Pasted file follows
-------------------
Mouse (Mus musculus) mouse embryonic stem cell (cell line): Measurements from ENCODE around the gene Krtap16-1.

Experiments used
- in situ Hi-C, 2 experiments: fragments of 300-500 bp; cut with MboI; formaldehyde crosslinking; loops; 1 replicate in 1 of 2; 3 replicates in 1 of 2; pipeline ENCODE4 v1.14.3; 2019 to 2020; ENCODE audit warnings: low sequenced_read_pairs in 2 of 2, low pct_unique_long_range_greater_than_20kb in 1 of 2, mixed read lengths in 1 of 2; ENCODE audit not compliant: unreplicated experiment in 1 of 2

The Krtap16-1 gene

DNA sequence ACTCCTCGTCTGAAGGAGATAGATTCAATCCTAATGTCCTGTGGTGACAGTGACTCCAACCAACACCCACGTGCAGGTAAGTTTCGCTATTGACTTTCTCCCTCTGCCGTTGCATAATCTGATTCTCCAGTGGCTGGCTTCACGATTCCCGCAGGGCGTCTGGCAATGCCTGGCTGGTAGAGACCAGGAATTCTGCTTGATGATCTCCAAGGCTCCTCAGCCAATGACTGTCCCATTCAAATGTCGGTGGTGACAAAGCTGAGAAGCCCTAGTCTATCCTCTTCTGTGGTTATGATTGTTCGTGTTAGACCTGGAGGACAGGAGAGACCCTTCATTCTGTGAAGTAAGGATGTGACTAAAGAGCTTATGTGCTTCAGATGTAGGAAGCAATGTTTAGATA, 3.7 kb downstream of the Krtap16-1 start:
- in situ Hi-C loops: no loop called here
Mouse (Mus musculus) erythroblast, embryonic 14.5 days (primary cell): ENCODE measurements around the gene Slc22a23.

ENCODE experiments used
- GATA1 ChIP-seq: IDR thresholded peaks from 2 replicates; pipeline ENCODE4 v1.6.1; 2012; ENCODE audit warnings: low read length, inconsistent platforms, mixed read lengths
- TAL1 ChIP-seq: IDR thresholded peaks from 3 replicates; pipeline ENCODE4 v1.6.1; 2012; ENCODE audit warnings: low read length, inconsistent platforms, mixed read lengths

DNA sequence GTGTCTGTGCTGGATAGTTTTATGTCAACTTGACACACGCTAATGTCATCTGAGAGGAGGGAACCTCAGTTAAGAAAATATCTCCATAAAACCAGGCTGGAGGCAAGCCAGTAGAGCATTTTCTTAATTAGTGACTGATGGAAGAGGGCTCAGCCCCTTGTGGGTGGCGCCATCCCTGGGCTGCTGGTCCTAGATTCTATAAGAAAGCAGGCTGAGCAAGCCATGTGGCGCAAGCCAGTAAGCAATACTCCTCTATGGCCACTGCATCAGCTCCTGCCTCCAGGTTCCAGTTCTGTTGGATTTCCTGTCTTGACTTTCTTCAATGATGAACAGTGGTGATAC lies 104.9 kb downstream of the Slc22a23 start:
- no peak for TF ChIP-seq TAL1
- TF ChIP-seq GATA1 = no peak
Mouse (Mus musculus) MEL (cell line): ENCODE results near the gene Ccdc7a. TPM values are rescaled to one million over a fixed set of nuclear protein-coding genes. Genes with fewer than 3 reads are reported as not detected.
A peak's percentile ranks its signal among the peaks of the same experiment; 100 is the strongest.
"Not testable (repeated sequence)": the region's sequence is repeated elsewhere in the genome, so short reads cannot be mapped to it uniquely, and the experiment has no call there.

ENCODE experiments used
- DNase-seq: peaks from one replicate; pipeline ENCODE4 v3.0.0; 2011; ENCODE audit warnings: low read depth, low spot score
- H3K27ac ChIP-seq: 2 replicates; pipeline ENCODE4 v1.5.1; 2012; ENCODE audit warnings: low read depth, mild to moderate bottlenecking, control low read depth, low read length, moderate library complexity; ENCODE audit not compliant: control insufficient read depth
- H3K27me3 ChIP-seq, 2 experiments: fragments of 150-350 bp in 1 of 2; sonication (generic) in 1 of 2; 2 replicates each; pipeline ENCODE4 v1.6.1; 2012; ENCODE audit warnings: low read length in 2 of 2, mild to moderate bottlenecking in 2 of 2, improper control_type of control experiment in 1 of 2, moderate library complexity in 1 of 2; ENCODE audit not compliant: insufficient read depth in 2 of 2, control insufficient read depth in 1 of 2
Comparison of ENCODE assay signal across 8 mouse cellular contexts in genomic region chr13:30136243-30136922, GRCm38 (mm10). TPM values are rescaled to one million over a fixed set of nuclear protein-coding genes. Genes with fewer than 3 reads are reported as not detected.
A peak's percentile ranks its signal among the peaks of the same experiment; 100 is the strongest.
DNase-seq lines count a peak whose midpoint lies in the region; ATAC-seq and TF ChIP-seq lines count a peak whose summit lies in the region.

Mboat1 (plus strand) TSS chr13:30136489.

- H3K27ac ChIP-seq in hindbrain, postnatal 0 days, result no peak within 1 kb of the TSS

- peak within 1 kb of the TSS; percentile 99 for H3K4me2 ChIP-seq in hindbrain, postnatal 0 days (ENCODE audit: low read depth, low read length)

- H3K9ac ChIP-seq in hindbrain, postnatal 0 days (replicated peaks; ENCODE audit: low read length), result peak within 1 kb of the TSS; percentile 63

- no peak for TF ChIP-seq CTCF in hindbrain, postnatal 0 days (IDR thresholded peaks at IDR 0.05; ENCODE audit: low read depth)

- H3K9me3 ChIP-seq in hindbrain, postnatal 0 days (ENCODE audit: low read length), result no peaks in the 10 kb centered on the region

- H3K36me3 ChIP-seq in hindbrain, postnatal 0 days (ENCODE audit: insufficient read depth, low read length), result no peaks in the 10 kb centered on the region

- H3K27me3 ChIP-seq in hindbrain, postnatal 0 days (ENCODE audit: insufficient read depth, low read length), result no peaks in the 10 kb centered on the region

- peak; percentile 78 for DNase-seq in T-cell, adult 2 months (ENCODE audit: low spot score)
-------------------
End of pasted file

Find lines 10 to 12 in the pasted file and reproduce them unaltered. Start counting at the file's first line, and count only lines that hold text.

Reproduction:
- TAL1 ChIP-seq: IDR thresholded peaks from 3 replicates; pipeline ENCODE4 v1.6.1; 2012; ENCODE audit warnings: low read length, inconsistent platforms, mixed read lengths

DNA sequence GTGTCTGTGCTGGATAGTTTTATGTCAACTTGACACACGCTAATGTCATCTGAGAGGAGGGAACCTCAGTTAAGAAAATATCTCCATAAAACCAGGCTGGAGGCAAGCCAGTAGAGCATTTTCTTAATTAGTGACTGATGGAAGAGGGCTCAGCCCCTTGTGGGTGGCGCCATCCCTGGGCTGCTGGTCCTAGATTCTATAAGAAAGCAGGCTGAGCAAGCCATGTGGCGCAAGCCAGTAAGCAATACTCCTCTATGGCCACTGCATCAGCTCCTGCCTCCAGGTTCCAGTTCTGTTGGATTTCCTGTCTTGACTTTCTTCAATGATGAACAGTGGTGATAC lies 104.9 kb downstream of the Slc22a23 start:
- no peak for TF ChIP-seq TAL1